Session Title

The Meanings of Erasure

Sponsoring Organization(s)

Special Session

Organizer Name

Elina Gertsman

Organizer Affiliation

Case Western Reserve Univ.

Presider Name

Elina Gertsman

Paper Title 1

The Deliberate Erasure of Medieval Churches

Presenter 1 Name

Janet T. Marquardt

Presenter 1 Affiliation

Smith College

Paper Title 2

Revision and Revisionism in Matthew Paris's Maps of the Holy Land

Presenter 2 Name

Asa Simon Mittman

Presenter 2 Affiliation

California State Univ.-Chico

Paper Title 3

"No voy-de wordes": William Caxton and Chaucer's House of Fame

Presenter 3 Name

Charles Wuest

Presenter 3 Affiliation

Southern Methodist Univ.

Paper Title 4

Consuming Priapus: The Medieval Women of Antwerp and Their Distasteful Pagan Magic

Presenter 4 Name

Nancy J. Kay

Presenter 4 Affiliation

Merrimack College

Start Date

16-5-2015 10:00 AM

Session Location

Fetzer 1035

Description

Recent scholarly interest in whiteness, emptiness, and material destruction that pervade medieval visual culture demonstrate a shift in focus: where art historians have historically focused on figuration, they now turn to the instances of material absence. This session will explore the notion of erasure and its function in transforming the object being partially or completely defaced, expunged, rubbed out. How does erasure augment and subvert the meanings of the original image? What does it tell us about the process of engagement with medieval material culture? Does erasure ever equal silence, or does it announce itself as a loud presence on manuscript pages, stone exteriors, and wood and canvas surfaces? And what of the erased word: how does that compromise or transmute the complex text-image relationships?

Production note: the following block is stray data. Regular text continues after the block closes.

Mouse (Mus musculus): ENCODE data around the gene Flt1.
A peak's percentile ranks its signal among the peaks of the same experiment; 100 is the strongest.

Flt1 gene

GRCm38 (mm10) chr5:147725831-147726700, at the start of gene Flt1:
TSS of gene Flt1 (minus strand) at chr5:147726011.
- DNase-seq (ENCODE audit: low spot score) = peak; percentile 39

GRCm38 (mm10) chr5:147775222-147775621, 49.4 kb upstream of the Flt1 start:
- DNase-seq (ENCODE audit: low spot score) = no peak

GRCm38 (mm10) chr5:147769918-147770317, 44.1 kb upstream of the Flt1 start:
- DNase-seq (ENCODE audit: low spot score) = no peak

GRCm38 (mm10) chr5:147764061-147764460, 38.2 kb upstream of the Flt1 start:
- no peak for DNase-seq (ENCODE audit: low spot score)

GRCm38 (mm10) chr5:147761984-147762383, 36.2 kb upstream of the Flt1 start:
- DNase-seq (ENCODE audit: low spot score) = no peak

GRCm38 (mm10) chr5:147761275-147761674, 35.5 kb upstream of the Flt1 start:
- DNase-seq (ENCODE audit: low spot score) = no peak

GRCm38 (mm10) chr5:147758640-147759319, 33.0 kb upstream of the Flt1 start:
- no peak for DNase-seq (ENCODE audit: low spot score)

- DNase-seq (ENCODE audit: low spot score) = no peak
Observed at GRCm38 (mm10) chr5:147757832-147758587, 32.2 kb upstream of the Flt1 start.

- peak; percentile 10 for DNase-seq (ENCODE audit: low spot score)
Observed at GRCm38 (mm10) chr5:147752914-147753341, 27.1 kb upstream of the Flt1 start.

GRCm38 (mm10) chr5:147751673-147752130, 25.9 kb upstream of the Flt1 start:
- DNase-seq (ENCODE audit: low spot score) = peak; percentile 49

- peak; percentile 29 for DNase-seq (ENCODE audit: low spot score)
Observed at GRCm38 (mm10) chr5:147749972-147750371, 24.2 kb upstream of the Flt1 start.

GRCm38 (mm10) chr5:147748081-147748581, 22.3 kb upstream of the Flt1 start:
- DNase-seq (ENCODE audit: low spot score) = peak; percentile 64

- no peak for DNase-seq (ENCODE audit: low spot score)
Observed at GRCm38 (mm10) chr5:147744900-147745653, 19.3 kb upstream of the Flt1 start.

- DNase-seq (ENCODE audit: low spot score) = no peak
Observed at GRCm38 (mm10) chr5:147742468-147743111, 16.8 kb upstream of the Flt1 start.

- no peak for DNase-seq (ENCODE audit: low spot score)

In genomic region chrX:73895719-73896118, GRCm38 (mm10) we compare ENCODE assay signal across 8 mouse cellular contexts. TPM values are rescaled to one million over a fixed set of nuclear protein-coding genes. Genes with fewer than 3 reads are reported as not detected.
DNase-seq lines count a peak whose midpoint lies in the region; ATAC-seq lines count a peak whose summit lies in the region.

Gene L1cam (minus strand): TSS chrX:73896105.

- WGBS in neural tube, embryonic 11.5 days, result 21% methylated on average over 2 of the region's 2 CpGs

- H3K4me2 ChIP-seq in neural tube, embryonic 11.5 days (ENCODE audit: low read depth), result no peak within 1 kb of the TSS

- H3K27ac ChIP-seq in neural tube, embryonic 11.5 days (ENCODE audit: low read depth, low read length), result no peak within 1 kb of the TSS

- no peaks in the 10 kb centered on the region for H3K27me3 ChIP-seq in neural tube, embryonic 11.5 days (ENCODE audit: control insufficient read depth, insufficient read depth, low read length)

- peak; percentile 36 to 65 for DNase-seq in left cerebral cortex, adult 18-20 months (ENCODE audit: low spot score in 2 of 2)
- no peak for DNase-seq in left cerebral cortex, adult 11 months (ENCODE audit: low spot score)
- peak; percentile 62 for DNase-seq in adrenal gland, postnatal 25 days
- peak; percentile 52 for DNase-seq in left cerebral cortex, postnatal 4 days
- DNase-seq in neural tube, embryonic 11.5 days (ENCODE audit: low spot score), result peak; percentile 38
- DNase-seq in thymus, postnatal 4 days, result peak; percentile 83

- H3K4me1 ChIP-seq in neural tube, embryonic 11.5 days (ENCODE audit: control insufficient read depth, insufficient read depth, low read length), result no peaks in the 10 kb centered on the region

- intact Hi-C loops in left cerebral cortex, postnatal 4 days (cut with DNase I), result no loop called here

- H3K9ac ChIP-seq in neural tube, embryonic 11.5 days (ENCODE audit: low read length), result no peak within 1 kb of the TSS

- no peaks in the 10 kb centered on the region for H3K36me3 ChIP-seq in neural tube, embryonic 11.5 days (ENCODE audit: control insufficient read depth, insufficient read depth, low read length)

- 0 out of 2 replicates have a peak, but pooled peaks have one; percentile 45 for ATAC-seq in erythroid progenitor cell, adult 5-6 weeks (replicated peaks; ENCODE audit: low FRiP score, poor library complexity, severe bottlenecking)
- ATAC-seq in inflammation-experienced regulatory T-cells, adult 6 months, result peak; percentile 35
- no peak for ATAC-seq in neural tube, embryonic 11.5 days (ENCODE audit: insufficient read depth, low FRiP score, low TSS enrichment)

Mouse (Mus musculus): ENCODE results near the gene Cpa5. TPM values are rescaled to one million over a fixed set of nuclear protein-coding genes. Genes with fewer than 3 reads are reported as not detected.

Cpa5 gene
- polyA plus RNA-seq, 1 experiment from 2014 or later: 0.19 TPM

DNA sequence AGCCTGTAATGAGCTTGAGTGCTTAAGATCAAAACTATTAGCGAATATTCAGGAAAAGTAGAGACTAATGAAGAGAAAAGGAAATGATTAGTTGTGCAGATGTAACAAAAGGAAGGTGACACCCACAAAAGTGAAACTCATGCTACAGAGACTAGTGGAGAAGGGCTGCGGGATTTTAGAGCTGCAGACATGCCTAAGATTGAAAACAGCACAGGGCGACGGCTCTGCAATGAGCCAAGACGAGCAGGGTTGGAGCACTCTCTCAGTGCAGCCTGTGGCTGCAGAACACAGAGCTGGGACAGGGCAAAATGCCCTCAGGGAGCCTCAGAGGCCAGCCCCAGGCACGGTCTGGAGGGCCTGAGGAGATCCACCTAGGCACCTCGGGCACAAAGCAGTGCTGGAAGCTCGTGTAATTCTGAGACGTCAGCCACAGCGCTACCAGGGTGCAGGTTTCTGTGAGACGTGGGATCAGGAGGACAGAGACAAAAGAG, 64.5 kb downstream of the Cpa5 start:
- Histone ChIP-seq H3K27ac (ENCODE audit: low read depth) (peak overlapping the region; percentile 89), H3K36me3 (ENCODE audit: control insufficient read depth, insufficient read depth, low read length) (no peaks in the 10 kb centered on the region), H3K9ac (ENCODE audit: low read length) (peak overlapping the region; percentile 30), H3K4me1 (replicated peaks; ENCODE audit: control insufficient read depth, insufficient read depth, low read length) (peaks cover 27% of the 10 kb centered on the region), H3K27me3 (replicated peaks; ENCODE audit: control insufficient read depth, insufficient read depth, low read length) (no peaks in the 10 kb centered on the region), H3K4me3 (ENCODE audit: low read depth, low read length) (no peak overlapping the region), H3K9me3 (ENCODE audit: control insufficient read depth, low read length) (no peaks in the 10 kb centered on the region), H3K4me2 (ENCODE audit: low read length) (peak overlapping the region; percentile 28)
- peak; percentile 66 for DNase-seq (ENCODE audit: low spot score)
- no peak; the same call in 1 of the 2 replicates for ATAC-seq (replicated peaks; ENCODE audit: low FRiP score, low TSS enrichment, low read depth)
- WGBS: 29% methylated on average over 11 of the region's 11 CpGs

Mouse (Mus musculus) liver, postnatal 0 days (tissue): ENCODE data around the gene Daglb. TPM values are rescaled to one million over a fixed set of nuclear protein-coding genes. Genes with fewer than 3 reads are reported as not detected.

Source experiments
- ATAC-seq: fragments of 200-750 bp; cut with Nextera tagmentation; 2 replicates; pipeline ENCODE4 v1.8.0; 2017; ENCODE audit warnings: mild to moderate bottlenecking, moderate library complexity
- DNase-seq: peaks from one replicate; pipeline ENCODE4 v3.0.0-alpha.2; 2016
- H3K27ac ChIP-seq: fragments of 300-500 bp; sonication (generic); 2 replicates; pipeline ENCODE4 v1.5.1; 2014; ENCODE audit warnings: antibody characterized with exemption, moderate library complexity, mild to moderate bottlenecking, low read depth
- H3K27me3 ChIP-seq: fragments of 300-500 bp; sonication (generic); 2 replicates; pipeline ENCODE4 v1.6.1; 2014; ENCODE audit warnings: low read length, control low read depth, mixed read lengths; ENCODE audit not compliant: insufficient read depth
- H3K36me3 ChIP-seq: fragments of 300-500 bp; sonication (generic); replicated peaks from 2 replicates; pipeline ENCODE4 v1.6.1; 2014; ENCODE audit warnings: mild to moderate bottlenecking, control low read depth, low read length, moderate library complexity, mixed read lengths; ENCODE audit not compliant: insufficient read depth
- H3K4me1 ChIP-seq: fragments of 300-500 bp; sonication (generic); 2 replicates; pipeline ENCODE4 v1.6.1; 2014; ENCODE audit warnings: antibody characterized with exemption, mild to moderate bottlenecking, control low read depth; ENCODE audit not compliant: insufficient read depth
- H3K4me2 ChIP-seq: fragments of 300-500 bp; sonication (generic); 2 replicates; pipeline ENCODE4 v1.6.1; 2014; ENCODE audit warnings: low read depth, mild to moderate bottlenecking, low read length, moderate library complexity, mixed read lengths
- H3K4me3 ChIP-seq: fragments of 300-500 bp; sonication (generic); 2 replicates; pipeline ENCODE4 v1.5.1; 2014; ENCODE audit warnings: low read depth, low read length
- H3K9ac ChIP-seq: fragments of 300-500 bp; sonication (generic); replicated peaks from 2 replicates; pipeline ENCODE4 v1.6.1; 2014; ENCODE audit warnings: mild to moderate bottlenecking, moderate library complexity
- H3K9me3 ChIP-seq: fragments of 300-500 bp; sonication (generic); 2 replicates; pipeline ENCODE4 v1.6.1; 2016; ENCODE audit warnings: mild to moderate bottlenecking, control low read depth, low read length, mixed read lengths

Elina Gertsman

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May 16th, 10:00 AM

The Meanings of Erasure

Fetzer 1035

Recent scholarly interest in whiteness, emptiness, and material destruction that pervade medieval visual culture demonstrate a shift in focus: where art historians have historically focused on figuration, they now turn to the instances of material absence. This session will explore the notion of erasure and its function in transforming the object being partially or completely defaced, expunged, rubbed out. How does erasure augment and subvert the meanings of the original image? What does it tell us about the process of engagement with medieval material culture? Does erasure ever equal silence, or does it announce itself as a loud presence on manuscript pages, stone exteriors, and wood and canvas surfaces? And what of the erased word: how does that compromise or transmute the complex text-image relationships?

Elina Gertsman